“Looking back now, I wish we would have chosen differently,” she says. “The one who went to TK became a confident, strong student while the other was always less mature and struggled with school. I think the extra year could have made a big difference.”
Moriacci is a transitional kindergarten teacher at Carmel Presbyterian Weekday School after many years teaching in a public school — an experience that gives her a unique perspective.
“Having been in public school for many years, I know what is expected of 5-year-olds now, which is much more intense than ever before.”
Corgan says parents should be careful not to compare siblings and to keep in mind their child’s birthdate, order and gender when deciding which option is best. Sometimes boys need more time to mature, or a youngest child may still be in full play mode with no interest in learning. Also look at their ability to focus, follow directions and care for personal needs, such as toileting and eating without assistance. Another key area is social and emotional development. Can they maintain self-control? Participate in group activities? Communicate needs and move easily between activities? These are all important factors, she says.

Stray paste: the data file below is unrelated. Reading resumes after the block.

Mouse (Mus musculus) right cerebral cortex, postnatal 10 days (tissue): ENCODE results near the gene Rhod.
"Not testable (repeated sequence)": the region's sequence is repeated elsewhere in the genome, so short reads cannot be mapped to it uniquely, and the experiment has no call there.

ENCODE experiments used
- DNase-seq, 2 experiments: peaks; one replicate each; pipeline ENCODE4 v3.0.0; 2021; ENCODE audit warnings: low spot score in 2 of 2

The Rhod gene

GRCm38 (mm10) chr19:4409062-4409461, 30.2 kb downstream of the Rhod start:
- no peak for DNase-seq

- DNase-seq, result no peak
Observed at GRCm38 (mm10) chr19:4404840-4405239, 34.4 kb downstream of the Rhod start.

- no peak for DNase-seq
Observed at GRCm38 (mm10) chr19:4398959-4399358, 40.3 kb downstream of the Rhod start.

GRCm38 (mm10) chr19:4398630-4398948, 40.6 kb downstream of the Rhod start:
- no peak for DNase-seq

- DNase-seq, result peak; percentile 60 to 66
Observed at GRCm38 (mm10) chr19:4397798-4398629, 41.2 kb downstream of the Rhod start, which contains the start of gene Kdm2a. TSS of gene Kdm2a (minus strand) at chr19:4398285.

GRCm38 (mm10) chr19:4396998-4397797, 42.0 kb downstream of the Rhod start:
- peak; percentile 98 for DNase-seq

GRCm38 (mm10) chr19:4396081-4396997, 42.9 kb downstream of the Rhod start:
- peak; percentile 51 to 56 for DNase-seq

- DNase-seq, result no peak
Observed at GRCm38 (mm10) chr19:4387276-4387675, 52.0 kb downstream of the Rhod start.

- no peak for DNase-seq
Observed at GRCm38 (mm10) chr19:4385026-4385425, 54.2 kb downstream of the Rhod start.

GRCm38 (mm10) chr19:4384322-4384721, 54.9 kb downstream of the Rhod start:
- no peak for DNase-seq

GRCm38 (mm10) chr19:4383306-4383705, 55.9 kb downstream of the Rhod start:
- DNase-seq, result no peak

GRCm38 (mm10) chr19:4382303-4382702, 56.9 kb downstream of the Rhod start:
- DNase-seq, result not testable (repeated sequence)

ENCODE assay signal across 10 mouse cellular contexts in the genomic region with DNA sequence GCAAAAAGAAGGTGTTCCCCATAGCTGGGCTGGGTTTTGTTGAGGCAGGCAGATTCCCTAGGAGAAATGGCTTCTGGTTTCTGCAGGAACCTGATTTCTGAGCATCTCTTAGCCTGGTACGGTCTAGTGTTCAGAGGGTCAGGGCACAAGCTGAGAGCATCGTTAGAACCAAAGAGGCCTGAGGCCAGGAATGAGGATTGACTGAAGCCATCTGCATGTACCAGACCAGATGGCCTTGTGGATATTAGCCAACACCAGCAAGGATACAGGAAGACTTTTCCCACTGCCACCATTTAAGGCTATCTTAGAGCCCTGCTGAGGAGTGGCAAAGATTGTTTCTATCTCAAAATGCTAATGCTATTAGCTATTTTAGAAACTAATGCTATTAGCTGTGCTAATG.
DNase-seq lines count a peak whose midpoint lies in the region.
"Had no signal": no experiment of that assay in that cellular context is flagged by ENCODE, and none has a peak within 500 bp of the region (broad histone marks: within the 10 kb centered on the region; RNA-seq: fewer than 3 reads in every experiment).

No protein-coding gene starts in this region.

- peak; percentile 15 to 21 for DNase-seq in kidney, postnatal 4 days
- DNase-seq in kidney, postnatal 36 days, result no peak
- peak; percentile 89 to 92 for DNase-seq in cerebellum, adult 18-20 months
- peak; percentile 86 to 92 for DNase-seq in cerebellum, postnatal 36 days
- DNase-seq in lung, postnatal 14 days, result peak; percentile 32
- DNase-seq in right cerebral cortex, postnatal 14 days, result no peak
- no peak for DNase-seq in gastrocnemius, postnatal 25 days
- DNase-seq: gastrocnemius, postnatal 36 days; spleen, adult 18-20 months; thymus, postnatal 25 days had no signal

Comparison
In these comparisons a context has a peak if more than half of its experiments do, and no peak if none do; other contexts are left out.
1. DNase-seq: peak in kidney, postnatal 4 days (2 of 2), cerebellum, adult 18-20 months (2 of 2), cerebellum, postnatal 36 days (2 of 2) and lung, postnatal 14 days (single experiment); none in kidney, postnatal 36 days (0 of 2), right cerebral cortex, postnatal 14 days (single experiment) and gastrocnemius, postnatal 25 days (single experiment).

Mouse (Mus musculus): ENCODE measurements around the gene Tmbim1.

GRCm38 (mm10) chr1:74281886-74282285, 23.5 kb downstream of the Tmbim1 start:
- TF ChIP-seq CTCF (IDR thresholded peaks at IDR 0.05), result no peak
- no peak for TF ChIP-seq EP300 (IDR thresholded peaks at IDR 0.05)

Looking Towards the Future
“Anyone who comes to TK will gain important life skills, especially those who didn’t take in everything they could have as a student in the 4-year-old classroom,” Goodrum says. “If academically, physically, socially or emotionally they are struggling at all, TK can be such a gift of time for them to mature into their best selves.”
The decision to send a child to transitional kindergarten versus kindergarten is not about one year, it’s about all the years to come, Corgan says.
“The decision should be based on what is best for your child in the future,” she says. “Parents need to make sure their children get a strong foundation in being responsible, confident and of good character so their child can succeed in life.”
Courtney McLaughlin is a freelance writer and mom.
Pros and Cons of TK
Deciding to enroll your child in transitional kindergarten is a personal decision for every family and often not an easy one.
A good first step in making the decision is to talk with the child’s pre-kindergarten teacher, education provider or pediatrician to help determine the best course of action. Below are some pros and cons to consider when trying to decide if transitional kindergarten is best for your child.
* Children are given an additional year of emotional, social and academic growth in a safe and familiar environment.
* Children enter kindergarten — and middle school, high school and college — older and perhaps more mature.
* An older child could show more athletic readiness down the road.
* A child may enter kindergarten with skills above grade level.
* Transitional kindergarten could mean a change in schools and another year of tuition.
* A child can become bored if not challenged.
* A child may experience a sense of being left out as friends and neighbors go to kindergarten.